55.J. W. O`Malley, Praise and Blame in Renaissance Rome: Rhetoric, Doctrine, and Reform in the Sacred Orators of the Papal Court, c. 1450-1521, Durham, 1979, 160, 187-88, 215, 224, with citations of 15th-century sermons. See also D. R. Howard, The Three Temptations: Medieval Man in Search of the World, Princeton, N.J., 1966, 44-55; and M. W. Bloomfield, The Seven Deadly Sins: An Introduction to the History of a Religious Concept, with Special Reference to Medieval English Literature, East Lansing, Mich., 1952. Howard points out that the three sins correspond to their antitheses in the three monastic vows of poverty, chastity and obedience.

56. Steinberg, 242.

57. Biblical quotations are from the New English Bible. This image is also recalled in Jacopone da Todi`s poem on the Last Judgment: "Who is this mighty sire, this king of great stature? I should like to go down beneath the ground, such is the fear that he puts in me. Where can I flee from his hard face? O earth, make a covering for me"; F. de Sanctis, History of Italian Literature, trans. J. Redfern, New York, 1968, I, 38-39.

58. Tolnay (28, 104-5, n. 23) calls it Limbo and considers its close proximity to the altar to be symbolic of Christ`s descent into Limbo after his Crucifixion, anticipating the Second Coming. French writers almost always call it Purgatory; see Steinberg, 268, n. 54. Feldhusen (as in n. 37), 31, is among those who identify it as the mouth of Hell; she sees its source in the Etruscan tumulus which became the ancient entrance to Tartarus, shown as a dark cave (83). Steinberg (242-45) regards it as a symbol of the impermanence of Hell, noting the figure who seems to be pulled out from the left side of the hill and citing Rev. 20:13, "Death and Hell gave up their dead that were in them."

59. From the Pseudo-Johannine Apocalypse, chap. 16, quoted in W. Bousset, The Antichrist Legend, London, 1896; repr. New York, 1982, 234-35.

60. It is represented in Giovanni`s pulpit in the Duomo of Pisa. The legends are summarized in M. R. James, ed., The Apocryphal New Testament, Oxford, 1924, repr. 1975, 563.

61. If this is correct, the hill might refer specifically to the Mount of Olives overlooking the valley of Josephat, where Mary prays in the legend, where Christ ascended into Heaven, and where he is to return on the Last Day. It was also on this hill that the Antichrist, according to legend, was enthroned and where he was slain; see Bousset (as in n. 60), 227-29.

62. Bibl. Apost. Vat. Riserva S 6 (130). This is the second state of an engraving by Lorenzo Vaccari, dated 1578. The use of tapestries as altarpieces in the Sistine Chapel continues to the present day, although by at least the 18th century the subjects of the tapestries varied according to the feast. See G. P. Chattard, Nuovo deserizione del Vaticano, Rome, 1762, 42.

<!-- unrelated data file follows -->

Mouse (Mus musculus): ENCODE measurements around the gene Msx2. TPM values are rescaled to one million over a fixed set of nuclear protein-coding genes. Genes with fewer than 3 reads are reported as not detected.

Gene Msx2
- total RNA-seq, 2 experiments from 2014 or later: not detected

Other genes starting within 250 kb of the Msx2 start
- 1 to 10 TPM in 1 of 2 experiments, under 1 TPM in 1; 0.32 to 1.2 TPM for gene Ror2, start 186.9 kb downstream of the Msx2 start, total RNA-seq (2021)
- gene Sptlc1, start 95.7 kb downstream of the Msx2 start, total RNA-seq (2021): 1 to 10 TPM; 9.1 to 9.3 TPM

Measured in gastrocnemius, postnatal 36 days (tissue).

63. The tapestry (14 x 10 ft.; 4.28 x 3.07 m) is now in the Galleria di S. Pio V. It is mentioned in Vatican inventories in 1544 and again in 1555, where it is said to have been sent to Paul III by Cardinal Erard de la Marck (d. 1538), bishop of Liege and archbishop of Valence. Based on a design by Raphael which was engraved by the Master of the Die, the tapestry cartoon has been attributed to Lambert Lombard. The arms of Paul III are found on the border, and it may have been given to the pontiff on the occasion of his naming the cardinal legate a latere in 1537. See Raffaello in Vaticano, exh. cat., Vatican City, Milan, 1984, 296; and J.-K. Steppe and G. Delmarcel, "Les Tapisseries du Cardinal Erard de la Marck, prince-eveque de Litge." Revue de l`Art, XXV, 1974, 44-47. Although the tapestry would cover some of the trumpeting angels if it were installed today, the bottom edge of the fresco was raised approximately 17-3/4 in. (45 cm) after the fresco was completed. This additional space brings the top of the tapestry just below the group of angels.

64. This suggests a double appearance of the Virgin in the Last Judgment, since she is also shown above. There are many precedents for this, including the Last Judgment at Torcello and the Last Judgments by Giovanni Pisano and Giotto.

65. For some examples of Michelangelo`s poetic method, see Saslow, 41-44; and G. Cambon, Michelangelo`s Poetry: Fry of Form, Princeton, N.J., 1985, esp. chap. 3.

66. Boccaccio (as in n. 9), 51.

Frequently Cited Sources

Barocchi, P., ed., Trattati d`arte del Cinquecento, Bari, 1960-61, 3 vols.

Singleton, C. S., trans., Dante Alighieri, The Divine Comedy, Princeton, N.J., 1980, 3 vols.

Marucci, V., A. Marzo, and A. Romano, eds., with intro. by G. Aquilecchia, Pasquinate romane del Cinquecento, Rome, 1983, 2 vols.

Saslow, J. M., The Poetry of Michelangelo: An Annotated Translation. New Haven/London, 1991.

Steinberg, L., "A Corner of the Last Judgment," Daedalus, CIX, 1980, 207-73.

Summers, D., Michelangelo and le Language of Art, Princeton, N.J., 1981.

Tolnay, C. de, Michelangelo: V. The Final Period, Princeton, N.J., 1960.

Weinberg, B., A History of Literary Criticism in the Italian Renaissance, Chicago, 1961, 2 vols.

Bernadine Barnes`s research is focused on the reception and accessibility of Renaissance art. Her publications include "Heroines and Worthy Women," in EVA/AVE: Women in Renaissance and Baroque Prints (Washington, D.C., 1990 and several articles on Michelangelo`s Paintings. She is completing a book on Michelangelo`s Last Judgment [Department of Art, Wake Forest University, Winston-Salem, N.C. 27109].